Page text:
1. Tell me something about your life and the educational background
I studied art & visual design, then new media arts, and then a Magister in Critics and another MBA in Visual Arts, I teach arts at the Pontificia Universidad Javeriana in Colombia. So, it seems that I like to study and teach lot.
Laura studied at RISD, She’s a printmaker but She’s going through contemporary art.
2. When, how and why started you filming?
I don’t remember well, but I think I was 14 years old, so I didn’t had a camera but I was posing and acting like I had one and recording in my mind, so I think that was an starting.
3. What kind of subjects have your films?
Many different, but mostly animals, counting humans also.
4. How do you develop your films, do you follow certain principles, styles etc?
More than principles I follow some instincts, but my formation was the Avant-garde video artists and experimental cinema directors, so I feel the influence.
5. Tell me something about the technical equipment you use.
I try to use special but not expensive equipment, like high speed video for example, but with low image quality, that means my interests is not only in the HD image quality but in the high experience of movement and behaviour. If I find something that can allow me to make experiments in that way I think I would choose that kind of equipment
6. The field of “art and moving images” (one may call it videoart or also differently) it is manifesting itself as an important position in contemporary art. Tell me more about your personal position and how you see the future of this field (your personal future and the future of “art and moving images”)
It was an avant-garde movement at first, but now is like something you have to do if you’re a contemporary artist. If you see, now most of the contemporary artists at least have one video production, so the pioneers won a battle in making the institutions legitimate the video art practices as “Art”, but there still more struggles, using video or moving images to activate different processes still have his charm. We have to displace it to something more interesting, also if you’re from a southern colonized country, how can we put video in a place that corresponds to your reality?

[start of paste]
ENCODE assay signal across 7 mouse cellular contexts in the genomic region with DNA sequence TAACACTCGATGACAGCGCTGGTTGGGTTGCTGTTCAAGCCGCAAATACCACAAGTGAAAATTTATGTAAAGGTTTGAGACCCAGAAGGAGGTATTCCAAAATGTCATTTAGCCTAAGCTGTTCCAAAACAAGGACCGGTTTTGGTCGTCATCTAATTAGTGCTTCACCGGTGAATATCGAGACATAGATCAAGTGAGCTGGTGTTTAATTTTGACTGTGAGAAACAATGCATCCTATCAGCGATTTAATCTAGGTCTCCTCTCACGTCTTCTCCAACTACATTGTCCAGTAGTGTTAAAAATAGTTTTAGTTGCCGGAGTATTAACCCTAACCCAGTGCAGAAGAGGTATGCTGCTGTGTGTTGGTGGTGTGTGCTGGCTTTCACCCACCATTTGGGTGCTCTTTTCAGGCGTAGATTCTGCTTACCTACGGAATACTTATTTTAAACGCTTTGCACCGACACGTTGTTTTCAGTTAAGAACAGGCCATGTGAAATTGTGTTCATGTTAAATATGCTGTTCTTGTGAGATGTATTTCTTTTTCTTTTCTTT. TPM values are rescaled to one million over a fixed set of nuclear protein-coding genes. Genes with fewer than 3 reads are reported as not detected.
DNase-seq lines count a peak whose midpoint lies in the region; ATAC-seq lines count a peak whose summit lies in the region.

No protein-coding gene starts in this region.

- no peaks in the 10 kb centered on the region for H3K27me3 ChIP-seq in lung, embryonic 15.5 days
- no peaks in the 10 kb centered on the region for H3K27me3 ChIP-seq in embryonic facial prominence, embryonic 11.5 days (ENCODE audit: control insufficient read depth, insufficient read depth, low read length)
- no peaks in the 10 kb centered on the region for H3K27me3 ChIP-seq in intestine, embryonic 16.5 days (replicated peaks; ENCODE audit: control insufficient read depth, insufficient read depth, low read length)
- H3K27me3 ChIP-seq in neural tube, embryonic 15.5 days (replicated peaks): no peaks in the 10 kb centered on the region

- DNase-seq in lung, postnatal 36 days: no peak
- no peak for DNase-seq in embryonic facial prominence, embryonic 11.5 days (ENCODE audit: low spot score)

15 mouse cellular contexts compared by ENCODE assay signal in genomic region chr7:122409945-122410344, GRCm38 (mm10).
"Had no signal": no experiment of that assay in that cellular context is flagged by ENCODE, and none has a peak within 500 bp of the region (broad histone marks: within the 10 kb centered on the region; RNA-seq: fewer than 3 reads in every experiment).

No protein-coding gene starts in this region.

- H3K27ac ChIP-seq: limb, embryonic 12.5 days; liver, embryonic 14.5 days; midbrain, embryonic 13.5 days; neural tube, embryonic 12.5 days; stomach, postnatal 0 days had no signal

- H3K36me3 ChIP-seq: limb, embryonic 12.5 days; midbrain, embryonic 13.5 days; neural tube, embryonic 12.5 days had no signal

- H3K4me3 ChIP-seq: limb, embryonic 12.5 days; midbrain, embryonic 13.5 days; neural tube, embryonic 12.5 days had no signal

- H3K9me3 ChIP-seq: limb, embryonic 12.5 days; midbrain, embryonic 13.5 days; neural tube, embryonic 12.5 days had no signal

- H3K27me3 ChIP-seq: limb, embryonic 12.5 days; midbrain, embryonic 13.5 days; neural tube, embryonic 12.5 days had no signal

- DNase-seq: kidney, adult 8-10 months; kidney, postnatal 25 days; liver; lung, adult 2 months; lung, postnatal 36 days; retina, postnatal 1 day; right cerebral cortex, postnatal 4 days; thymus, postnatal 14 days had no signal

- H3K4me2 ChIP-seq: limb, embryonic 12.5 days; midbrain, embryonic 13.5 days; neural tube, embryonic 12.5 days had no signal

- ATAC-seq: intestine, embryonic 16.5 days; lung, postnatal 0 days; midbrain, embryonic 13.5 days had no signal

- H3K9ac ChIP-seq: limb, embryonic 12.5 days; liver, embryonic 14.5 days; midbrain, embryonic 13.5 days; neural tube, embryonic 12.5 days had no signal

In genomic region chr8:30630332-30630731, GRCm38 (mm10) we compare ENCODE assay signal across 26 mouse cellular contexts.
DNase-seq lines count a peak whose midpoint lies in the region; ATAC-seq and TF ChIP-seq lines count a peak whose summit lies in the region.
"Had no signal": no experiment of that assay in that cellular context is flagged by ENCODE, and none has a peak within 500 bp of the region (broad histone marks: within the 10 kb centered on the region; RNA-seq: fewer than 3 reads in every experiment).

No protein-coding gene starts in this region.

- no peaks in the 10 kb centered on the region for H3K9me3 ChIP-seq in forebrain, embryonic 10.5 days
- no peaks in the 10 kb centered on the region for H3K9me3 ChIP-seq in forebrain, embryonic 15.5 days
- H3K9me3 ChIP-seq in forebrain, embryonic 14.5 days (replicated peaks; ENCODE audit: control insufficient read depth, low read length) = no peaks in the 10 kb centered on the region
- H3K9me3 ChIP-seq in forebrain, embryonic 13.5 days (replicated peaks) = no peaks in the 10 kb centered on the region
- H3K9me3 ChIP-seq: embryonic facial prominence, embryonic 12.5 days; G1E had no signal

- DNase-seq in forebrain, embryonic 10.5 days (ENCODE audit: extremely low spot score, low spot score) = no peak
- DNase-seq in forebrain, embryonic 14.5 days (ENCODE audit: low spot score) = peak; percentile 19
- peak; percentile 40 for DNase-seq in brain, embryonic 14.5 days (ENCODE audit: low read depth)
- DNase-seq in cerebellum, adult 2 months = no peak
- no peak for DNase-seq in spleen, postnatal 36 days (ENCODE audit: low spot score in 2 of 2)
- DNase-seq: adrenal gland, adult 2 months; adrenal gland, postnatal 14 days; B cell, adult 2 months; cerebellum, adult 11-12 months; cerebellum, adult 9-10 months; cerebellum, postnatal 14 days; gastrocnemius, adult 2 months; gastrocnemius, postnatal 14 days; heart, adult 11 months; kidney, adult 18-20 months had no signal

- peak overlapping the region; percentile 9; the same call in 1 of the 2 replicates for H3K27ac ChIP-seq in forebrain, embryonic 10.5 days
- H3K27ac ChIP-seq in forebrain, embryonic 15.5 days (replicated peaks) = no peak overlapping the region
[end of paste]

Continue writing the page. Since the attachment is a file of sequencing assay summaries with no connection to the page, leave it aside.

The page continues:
7. How do you finance your films?
We don’t had for many years a sophisticated cultural structure, and we still have many problems, so you have to produce with everything is at hand, mostly you have some job and put your money in your productions. But there are some people who spend a lot of money in some classic productions. I’m not one of those.
8. Do you work individually as a video artist/film maker or do you work in a team?
if you have experience in both, what is the difference, what do you prefer?
You cannot work as an individual, the cameras and the equipment was made by others, also the knowledge, so individual doesn’t mean too much, the work is not complete anyway, someone is watching it and it’s working. But I know, I prefer not to be thinking about that, if someone wants to be part or help with making the things you want to make I think it’s more confortable. The difference I see is that many people don’t care about what you do, that’s the ugly part because that can make you feel the same, and that’s not the point.
9. Who or what has a lasting influence on your film/video making?
We have many influences, mine are all my culture and all my life, I like so much works of David Larcher and works from videoart pioneers, but I think I have also influences from my students.
10. What are your plans or dreams as a film/video maker?
My plans are more clear than my dreams, but my dreams sometimes stay in front of the plans, so I let they fight each other and let me keep on working on art projects and films, actually my research topics are; animal-human dichotomy, animals in contemporary art, post-colonial processes and avant-garde ethics.